Female hunters are presented with a few unique challenges that their male counterparts won’t ever have to face. Being pregnant during hunting season is just one of them.
I was a tomboy growing up. I didn’t spend my days planning my future wedding or dreaming about a white picket fence. I was too busy fishing South Carolina’s lakes and traipsing through the woods hunting with my dad.
I certainly wasn’t thinking about how one day starting a family would affect my outdoor pursuits.
In the spring of 2014, my husband and I found out we were expecting our first baby. With a due date of early January, I assumed I’d have to sit out the entire fall hunting season.
Fortunately, I checked with my obstetrician and hunting while pregnant was completely safe. In fact, fresh air and moderate walking were encouraged.
However, I did have to make a few adjustments for both my baby’s safety and mine.
Ignore the critics
When you’re pregnant, you’re a target for unsolicited advice. Several people told me that hunting while pregnant was harmful to my baby. Or that it was too dangerous to hunt by myself and that I had no business being in the woods.
Consult with your doctor and listen to your body. Tune out everyone else.
You are not alone
The number of female hunters in the United States is growing at a faster rate than men. You are not the first woman facing the challenge of hunting while pregnant, and you won’t be the last.
Last season, Tiffany Lakosky from Outdoor Channel’s TV show, “The Crush with Lee & Tiffany,” shot two bulls, an antelope and a mule deer all while carrying their son.
Water, water, and more water
Staying hydrated is important for every outdoor enthusiast. It’s even more important if you’re pregnant.
To prevent swelling, curb nausea and reduce the chance of overheating, I consumed a minimum of three liters of water every day.
A CamelBak or Nalgene bottle were hunting pack necessities.
Climbing 15-30 feet up to sit in a deer stand isn’t particularly safe if you’re pregnant. And in the event of a fall, a harness could save your life, but it could also be harmful to your baby.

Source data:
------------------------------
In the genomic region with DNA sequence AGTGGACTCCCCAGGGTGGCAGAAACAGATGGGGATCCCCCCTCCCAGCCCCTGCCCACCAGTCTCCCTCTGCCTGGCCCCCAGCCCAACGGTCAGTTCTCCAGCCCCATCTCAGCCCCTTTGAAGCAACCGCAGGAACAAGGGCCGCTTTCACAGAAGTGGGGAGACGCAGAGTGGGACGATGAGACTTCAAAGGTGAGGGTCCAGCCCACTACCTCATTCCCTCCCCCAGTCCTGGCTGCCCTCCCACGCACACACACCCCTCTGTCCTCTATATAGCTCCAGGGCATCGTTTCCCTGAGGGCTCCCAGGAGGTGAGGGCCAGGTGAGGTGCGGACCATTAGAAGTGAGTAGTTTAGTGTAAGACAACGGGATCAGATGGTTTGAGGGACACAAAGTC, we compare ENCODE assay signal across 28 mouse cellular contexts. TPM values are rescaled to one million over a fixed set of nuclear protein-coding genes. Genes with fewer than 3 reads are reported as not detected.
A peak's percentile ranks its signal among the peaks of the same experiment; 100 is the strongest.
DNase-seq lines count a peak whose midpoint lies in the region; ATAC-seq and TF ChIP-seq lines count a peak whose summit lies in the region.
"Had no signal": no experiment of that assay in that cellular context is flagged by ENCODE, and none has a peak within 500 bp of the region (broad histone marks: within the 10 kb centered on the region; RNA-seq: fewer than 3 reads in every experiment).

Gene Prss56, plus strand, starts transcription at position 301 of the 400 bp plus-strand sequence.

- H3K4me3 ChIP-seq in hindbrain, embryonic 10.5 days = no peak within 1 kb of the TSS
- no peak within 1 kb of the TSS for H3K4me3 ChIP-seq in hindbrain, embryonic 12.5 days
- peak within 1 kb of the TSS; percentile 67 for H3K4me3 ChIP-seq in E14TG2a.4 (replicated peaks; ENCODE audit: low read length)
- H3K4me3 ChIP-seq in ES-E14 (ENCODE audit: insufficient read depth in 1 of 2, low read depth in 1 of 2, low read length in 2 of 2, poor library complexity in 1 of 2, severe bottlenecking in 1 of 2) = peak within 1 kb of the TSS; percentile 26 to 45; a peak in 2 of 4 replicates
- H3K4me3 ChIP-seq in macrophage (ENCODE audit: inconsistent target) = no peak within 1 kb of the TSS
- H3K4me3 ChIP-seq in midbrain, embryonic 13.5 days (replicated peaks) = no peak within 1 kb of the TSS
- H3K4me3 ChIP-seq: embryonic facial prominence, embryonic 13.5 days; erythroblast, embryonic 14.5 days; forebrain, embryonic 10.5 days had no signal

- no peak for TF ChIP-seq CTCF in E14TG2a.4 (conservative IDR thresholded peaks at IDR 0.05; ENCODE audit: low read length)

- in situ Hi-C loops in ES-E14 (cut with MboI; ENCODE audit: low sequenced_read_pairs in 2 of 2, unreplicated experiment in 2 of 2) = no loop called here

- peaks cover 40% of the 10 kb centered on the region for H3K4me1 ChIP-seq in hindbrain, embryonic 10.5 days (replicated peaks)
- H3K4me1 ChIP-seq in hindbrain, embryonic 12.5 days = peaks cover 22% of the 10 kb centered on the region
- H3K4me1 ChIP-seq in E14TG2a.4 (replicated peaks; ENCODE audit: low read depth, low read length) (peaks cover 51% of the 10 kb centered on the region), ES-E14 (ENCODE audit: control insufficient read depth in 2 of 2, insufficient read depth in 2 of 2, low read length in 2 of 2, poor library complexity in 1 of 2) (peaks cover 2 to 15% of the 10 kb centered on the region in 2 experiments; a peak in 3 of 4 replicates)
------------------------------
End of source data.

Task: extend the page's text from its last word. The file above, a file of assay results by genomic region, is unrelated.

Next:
Though it did limit some of the places I could hunt, I stuck to using a ground blinds.
A comfortable chair was essential especially in the final months before you’re due date.
Shoot your gun only when necessary
Lead exposure is a concern when you’re pregnant. An occasional shot is okay once you have a deer in your sights, but you should refrain from target shooting.
Also, a baby’s hearing develops around ten weeks. Repetitive, loud gunshots are potentially damaging to their ears despite the insulation of being in your belly.
I entrusted my husband to sight in my rifle at the range.
Or, don’t shoot it at all
South Carolina has one of the longest whitetail deer seasons (Aug. 15-Jan. 1). On private land, you can hunt with a rifle, muzzleloader or bow during the entire season.
I used my pregnancy as an opportunity to practice my archery skills.
I didn’t have to worry about the noise level or lead exposure, and it was a great upper body workout.
I did break out a muzzleloader for a few days in October to hunt on game management land.
Track, but don’t retrieve
Though the percentage of female hunters is growing rapidly, hunting is still male dominated.
I’ve never been one to ask for help. Like many outdoorswomen, sometimes I have a fear of asking for help because I want male hunters to take me seriously.
But, if you want to hunt throughout your pregnancy you have to leave your pride at home.
Once you track your kill, let someone else get it out of the woods. Deer, and other wild game, have the potential to carry disease.
A healthy person’s immune system might have the ability to fight off any kind of infection, but yours or your unborn baby’s might not.
Know your limits
Again, it limited the places that I could hunt, but I stuck to shooting lanes that were easy to access.
Once the baby starts crowding your lungs, you’ll get winded more easily.
I steered clear of hiking in high elevations and set up my blind within reasonable distances of the truck or camp.
I also decided it was time to call it quits for the season shortly after Thanksgiving.
With my due date roughly five weeks away, I was cautious of doing anything too strenuous that could trigger early labor. I also didn’t want to be too far away from the hospital in case I did.
It turned out to be a smart choice because I gave birth to our beautiful daughter just three weeks later.
For me, it was important to manage my expectations. It’s easy to focus on all the things you’re told you can’t do while you’re pregnant.
While I did have to change the way I hunted, I was grateful that I didn’t have to sit out the season entirely.
Being in the woods was actually my favorite place to be while I was pregnant. In the quiet of the woods, it’s where I felt our baby kick the most.
This season, she’s already eight months old. One day when she’s sitting next to me in the woods, I can’t wait to tell her about our first hunting adventures together from before she was even born.